Jun 02, 2009, 10:53AM

Rancid: All Grown Up

What happens when a bunch of metal dudes get wives and kids and mortgages.

» EXPRESS: Rancid really comes off more like a tight-knit gang than a band, and you sing about that connection quite a bit.
» ARMSTRONG: Making records is something that we do. I'm the godfather of Matt Freeman's son, Otto. When his son was born, Matt was playing bass with Social Distortion and I was hanging out with him in Los Angeles. His wife called and Matt said, "I got to go you guys." So, Matt and I get in his car, Social D hadn't even hit the stage yet [with the fill-in], and we're already on I-5 going back to the Bay. And I'm his sidekick and we're riding up there. It's my birthday at midnight, and there we are driving in because he's going to have his first son. There ain't no band; it's just my best friend, someone I've known since first grade. That's what it comes down to with us. That's why we can wait six years — Matt has two boys now and Lars has a little boy — and we can go and live a life. I can make solo records, or go to Spain, but we always come back to Rancid. Always. It's our homebase, our mothership. Everything comes from Rancid. I love that we don't force it, and that the creative process is real natural.

» FREDERIKSEN: Like Tim was saying, we don't need a Rancid record as an excuse to hang out. We're together all the time, whether it's hanging out or doing whatever. We were on tour for almost a year in 2006 and then again recently, and we just like playing music in a band together.
» ARMSTRONG: We spent three weeks in Utah, when it was all said and done, and we all lived at the Skywalker Ranch for three weeks [to record it], like we did in the old days. ... We used to write together a lot, because we were always together. And the great thing about this record is we really got to spend a lot of time together, and I think that comes across with the way the songs came out.
» FREDERIKSEN: Back in 1994, 1995, Tim lived in this apartment, and we used to go in this stairwell at 11 o'clock at night — because it had good acoustics — with our acoustic guitars and just sit there and hash out and write songs.

» EXPRESS: You guys recorded 29 songs for "Dominoes" and 19 made the CD. Will those 10 other songs surface at some point?
» ARMSTRONG: Always.
» FREDERIKSEN: We put out a collection of "B Sides and C Sides," and there will probably be a "D Sides and E Sides" coming out. They will see the light of day.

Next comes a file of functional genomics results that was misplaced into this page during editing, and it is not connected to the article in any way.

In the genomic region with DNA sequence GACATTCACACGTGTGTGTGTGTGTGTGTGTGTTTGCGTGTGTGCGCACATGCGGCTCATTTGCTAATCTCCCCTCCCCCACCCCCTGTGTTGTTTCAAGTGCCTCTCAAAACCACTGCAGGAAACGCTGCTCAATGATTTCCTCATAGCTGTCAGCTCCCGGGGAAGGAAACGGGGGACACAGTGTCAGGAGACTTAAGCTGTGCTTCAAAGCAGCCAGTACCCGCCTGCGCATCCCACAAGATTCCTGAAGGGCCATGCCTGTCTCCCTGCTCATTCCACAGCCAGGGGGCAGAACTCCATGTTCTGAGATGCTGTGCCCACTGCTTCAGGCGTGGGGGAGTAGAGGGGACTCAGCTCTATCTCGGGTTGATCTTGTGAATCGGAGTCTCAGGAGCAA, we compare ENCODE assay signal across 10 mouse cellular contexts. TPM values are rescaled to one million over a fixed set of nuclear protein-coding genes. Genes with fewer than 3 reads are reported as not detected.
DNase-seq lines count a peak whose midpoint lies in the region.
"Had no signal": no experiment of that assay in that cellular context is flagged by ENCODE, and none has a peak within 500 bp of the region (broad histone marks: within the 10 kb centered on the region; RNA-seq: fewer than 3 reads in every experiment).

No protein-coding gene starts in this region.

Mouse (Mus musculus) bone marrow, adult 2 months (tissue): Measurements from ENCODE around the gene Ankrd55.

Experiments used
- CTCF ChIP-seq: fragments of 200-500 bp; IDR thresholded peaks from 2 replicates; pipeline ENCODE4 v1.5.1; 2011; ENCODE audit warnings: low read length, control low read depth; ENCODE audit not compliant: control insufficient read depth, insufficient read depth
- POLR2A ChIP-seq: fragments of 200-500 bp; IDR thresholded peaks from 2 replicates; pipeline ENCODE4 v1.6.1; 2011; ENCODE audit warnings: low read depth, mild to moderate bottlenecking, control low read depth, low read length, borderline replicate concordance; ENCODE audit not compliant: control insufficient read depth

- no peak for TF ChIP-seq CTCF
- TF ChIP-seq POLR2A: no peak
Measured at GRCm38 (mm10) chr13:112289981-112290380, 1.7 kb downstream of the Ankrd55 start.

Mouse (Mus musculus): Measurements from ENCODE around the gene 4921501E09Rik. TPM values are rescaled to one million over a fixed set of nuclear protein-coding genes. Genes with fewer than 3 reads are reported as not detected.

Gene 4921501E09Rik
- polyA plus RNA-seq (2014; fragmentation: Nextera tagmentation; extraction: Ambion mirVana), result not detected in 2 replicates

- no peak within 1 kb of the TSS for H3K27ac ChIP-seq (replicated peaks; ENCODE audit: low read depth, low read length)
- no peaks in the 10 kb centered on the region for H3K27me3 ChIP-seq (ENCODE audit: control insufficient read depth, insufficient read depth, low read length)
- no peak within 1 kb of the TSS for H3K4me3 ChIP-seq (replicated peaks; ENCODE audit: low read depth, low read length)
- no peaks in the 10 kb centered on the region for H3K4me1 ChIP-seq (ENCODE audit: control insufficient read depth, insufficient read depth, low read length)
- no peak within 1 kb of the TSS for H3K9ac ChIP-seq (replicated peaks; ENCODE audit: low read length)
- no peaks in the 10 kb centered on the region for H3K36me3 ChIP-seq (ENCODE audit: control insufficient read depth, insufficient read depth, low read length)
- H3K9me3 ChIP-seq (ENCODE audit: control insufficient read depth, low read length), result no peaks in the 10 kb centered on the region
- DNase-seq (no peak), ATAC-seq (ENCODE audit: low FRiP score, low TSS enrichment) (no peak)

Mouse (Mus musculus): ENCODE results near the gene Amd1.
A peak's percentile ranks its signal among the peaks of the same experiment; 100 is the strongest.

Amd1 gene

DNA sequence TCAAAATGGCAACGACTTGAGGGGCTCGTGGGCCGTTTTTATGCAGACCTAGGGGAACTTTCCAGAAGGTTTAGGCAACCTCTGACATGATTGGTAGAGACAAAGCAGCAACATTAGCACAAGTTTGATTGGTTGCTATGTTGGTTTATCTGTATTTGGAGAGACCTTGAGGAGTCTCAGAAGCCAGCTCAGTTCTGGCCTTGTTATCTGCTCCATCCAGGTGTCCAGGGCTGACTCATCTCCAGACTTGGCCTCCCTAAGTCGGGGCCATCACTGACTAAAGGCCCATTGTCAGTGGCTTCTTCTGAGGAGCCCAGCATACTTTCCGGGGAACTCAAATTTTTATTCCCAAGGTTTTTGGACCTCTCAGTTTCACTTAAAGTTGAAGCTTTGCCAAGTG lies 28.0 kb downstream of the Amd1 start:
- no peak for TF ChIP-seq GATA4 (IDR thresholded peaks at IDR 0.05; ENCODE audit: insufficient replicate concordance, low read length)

» ARMSTRONG: Someway, somehow.

» EXPRESS: How much input does Epitaph boss Brett Gurewitz have when he produces Rancid?
» ARMSTRONG: This is how good Brett Gurewitz is as a producer. He heard "Civilian Ways" [a song inspired by Armstrong's soldier brother returning from Iraq] and it was maybe going to be a track on the acoustic record, and he said, "No, man that should be on the real record." So, we don't really know what's going to happen; we just bang out these tracks and where they land, they land. And Brett Gurewitz has a huge role in that. he sequenced "Life Won't Wait," he recorded all the vocals for "Out Come the Wolves" and he didn't get any credit. He's a huge player in developing these records.

» EXPRESS: Isn't it strange but also comforting to know that this music and scene that inspired you so much as a teenager can still be so motivational and creative in your 40s?
» ARMSTRONG: Yeah, I see what you mean. We fell in love with the sound. Going way back to when I was a kid, all I ever wanted to do was play music. I would spend my last $3 on flyers for Operation Ivy to put up on [telephone poles]. I just wanted to be in a band and have my friends come out and see us. ... And I fell in love with the Ramones in the '70s when my brother bought those records. I was a little guy — 13 or 14, worshiping that sound. And all bands will always be compared to the Ramones to me. That bar is set really high. I don't think any band will be as great as the Ramones. ... But I love seeing kids now interpret punk rock,. Punk will never die because there will always be kids interpreting and bringing their own perspective to it, no matter what neighbor hood you come from, whether poor or rich.
» FREDERIKSEN: The thing I loved about punk rock, it didn't have any barriers. .. The music i was listening to was all about unity.. ... It didn't matter where you came from, or who your parents were, or what color your skin was, or what your sexual preference was, if you're male or female. If you're coming to punk rock, and punk rock is choosing you, you're an outcast in the first place. ... We love a lot of new bands, too. The good thing about punk rock is that you can listen to a band from 30 years ago and they sound like yesterday. But bands like Society's Parasites, Streets Dogs, all sorts of bands.
» ARMSTRONG: I got friends who are my age — I'm 43 — who say punk rock is dead. Really? Why don't you come to some of these house parties and backyards, get on the mic, stop the shop, make an announcement: "Excuse me, everybody, punk rock is dead" — to a bunch of 17- and 18-year-olds in a backyard somewhere.


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